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Dedicated to the Advancement of Astronomy and Allied Sciences

The Halifax Centre of the RASC is an active association of over 200 amateur and professional astronomers, united by their appreciation of the night sky and the wonders it contains. The Centre is located in the provincial capital city of Halifax, Nova Scotia, Canada, but many members live in several outlying communities, other provinces, and even other countries. The roots of the Centre date back to 1951 when, with the help of Father Burke-Gaffney of St. Mary's University, the Nova Scotia Astronomical Society was founded. The NSAS became the Halifax Centre of the RASC in January 1955. The RASC prides itself in educating the general public about astronomy. The public programs sponsored by Halifax Centre include: lectures, public star nights, and activities during special astronomical events.

All photos and drawings on this site were created by RASC Halifax members, who reserve all rights.


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Monthly RASC meetings open to everyone!

RASC Events

RASC April Meeting

The Halifax Centre will be holding its usual monthly meeting on Friday, April 21, 2017 at 7:30 PM.

Room AT101, Atrium Building, St. Mary's University(Map)

We have two very exciting speakers this month - a young student and an experienced Air Navigator.

Ruining Zhang

Computational Cosmology: The Bridge Between Theoretical and Observational Research on Cosmos Evolution

Computers have become the new means of astronomical observation. Gazing into a computer may be less fun and less Romantic than gazing through a telescope, but this new way to "observe" allows us to travel almost 14 billion years back in time, and become the spectators of the new-born universe ourselves. During the past March Break, Ruining Zhang, a youth member of the Halifax Centre, had a 2-week internship at the division of Galaxy and Cosmology of the National Astronomical Observatories of China (NAOC). She will begin by introducing the basics and the importance of computational cosmology. She will then share her internship stories and the projects she has been doing, as well as talking about her understanding of what it is like to conduct scientific research.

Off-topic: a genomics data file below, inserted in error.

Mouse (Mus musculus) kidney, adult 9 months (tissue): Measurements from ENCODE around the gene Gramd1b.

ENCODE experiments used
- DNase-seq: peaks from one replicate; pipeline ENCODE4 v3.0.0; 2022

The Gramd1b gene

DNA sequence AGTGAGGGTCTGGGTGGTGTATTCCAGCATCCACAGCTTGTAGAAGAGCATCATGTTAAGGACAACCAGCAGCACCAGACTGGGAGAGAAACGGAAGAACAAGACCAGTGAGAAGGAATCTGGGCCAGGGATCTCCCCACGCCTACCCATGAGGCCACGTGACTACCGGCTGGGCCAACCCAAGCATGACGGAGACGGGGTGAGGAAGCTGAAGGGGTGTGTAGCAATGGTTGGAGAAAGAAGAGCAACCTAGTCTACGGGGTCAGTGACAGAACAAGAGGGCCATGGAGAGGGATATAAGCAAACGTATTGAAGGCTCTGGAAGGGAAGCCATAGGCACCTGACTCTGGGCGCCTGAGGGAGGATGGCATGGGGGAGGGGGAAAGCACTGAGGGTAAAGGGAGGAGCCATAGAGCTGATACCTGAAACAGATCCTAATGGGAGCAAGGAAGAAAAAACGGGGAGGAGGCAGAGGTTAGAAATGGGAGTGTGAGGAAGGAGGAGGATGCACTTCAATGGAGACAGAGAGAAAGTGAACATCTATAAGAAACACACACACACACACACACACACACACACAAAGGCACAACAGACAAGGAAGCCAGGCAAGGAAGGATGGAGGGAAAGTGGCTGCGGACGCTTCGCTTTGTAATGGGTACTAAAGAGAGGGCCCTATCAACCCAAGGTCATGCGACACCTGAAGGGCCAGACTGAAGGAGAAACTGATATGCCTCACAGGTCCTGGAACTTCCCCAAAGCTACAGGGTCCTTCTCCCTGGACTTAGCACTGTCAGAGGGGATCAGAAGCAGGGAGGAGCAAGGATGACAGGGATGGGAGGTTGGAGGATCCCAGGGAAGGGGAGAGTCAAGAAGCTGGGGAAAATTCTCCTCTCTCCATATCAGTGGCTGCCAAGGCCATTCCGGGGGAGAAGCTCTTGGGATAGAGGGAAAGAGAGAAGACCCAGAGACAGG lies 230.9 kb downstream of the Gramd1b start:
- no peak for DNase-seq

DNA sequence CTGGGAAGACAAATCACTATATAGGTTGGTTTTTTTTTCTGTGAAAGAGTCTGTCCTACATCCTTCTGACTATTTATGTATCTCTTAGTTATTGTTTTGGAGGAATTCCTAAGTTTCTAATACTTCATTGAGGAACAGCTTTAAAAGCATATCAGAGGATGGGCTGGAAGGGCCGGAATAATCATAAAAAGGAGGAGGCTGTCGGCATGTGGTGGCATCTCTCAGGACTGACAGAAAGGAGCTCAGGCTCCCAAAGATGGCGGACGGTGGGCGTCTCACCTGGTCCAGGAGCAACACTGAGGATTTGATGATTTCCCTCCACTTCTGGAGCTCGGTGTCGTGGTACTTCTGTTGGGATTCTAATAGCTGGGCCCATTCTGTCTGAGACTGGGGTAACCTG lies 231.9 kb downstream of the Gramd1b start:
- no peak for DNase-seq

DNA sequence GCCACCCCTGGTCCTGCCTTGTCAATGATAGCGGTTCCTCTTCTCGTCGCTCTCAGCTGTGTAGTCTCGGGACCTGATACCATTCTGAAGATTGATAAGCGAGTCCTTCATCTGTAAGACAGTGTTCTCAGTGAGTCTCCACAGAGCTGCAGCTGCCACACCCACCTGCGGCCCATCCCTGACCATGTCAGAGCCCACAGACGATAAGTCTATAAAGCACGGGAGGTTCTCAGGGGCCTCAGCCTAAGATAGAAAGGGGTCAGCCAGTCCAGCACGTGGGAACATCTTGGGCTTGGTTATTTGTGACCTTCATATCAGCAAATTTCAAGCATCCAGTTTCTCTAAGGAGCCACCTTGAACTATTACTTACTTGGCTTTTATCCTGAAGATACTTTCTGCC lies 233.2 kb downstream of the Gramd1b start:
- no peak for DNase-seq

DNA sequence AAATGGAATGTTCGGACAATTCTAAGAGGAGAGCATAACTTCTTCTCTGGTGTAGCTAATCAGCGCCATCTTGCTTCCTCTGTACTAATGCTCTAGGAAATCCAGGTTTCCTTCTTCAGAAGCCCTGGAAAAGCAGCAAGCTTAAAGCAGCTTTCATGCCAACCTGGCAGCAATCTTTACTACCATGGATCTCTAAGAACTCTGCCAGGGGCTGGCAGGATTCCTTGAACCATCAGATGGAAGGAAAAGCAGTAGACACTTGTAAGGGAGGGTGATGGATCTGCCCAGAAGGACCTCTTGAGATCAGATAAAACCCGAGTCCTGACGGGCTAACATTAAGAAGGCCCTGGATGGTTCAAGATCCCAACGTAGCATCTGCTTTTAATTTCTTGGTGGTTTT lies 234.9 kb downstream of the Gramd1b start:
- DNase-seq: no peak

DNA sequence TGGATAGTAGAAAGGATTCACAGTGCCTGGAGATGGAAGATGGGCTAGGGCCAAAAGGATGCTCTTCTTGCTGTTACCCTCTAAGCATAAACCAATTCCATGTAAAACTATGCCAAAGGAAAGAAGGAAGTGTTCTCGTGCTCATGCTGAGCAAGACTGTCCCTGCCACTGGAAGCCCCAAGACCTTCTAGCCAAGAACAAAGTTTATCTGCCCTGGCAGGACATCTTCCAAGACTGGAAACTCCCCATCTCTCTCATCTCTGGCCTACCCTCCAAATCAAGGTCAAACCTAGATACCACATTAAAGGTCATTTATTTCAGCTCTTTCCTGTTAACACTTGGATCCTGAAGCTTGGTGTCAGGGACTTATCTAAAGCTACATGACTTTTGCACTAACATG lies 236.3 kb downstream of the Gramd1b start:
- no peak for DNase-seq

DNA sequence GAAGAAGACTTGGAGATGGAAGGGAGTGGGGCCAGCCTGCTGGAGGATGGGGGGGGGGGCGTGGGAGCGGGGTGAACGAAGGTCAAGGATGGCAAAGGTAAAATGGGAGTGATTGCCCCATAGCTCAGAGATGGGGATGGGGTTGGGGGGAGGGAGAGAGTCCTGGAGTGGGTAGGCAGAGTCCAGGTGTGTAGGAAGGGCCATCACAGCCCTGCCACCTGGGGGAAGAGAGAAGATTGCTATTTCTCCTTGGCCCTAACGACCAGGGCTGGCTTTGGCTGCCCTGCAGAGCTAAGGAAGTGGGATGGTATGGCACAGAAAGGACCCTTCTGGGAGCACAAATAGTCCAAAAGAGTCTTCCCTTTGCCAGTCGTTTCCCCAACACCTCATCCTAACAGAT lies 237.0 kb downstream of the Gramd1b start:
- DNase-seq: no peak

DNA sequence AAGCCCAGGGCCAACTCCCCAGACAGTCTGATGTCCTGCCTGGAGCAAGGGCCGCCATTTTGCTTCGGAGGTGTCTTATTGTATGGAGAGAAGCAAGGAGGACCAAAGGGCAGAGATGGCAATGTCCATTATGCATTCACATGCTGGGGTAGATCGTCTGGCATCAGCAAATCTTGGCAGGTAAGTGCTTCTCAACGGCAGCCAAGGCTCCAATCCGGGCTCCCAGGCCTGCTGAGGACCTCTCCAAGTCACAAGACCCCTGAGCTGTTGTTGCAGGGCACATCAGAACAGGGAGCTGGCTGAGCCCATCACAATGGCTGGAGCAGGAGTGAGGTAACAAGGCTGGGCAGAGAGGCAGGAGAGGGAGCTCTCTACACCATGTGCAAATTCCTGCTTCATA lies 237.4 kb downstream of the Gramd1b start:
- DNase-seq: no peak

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Laura Mclarnon

Space Medicine

There has been a lot of talk about a manned mission to Mars within the next 20 years. Human space exploration has many obstacles to overcome, many of which were discovered and overcome during the Mercury, Gemini and Apollo missions. The International Space Station has allowed research into the long-term effects of microgravity on the human body. The purpose of Laura's presentation is to look back on the history of space medicine from the earliest flight and the step-by-step approach NASA took to successfully land a human on the moon. She will attempt to introduce the physiological factors with an extrapolation for a Mars mission. Laura has a BSc (biology) and MSc (Astronomy). Originally from Montreal, she joined the Royal Canadian Air Force in 1989 and has enjoyed a 27-year career as an Air Navigator on the CP140 Aurora flying out of 14 Wing Greenwood.

As always, there will be refreshments and a social time following the meeting.

Dates of future meetings are:

Friday, May 12, 2017

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Astronomy Nova Scotia

Quick Info

Read the Welcome Guide to Astronomy. (pdf)

What's Up? tonight.

Check out our Observing Aids, including the Clear Sky Clock, a sky map, and observing lists.

Visit our new Responsible Lighting page.

Find out more about The Halifax Centre.

RASC eNews Service

Nova East star party.

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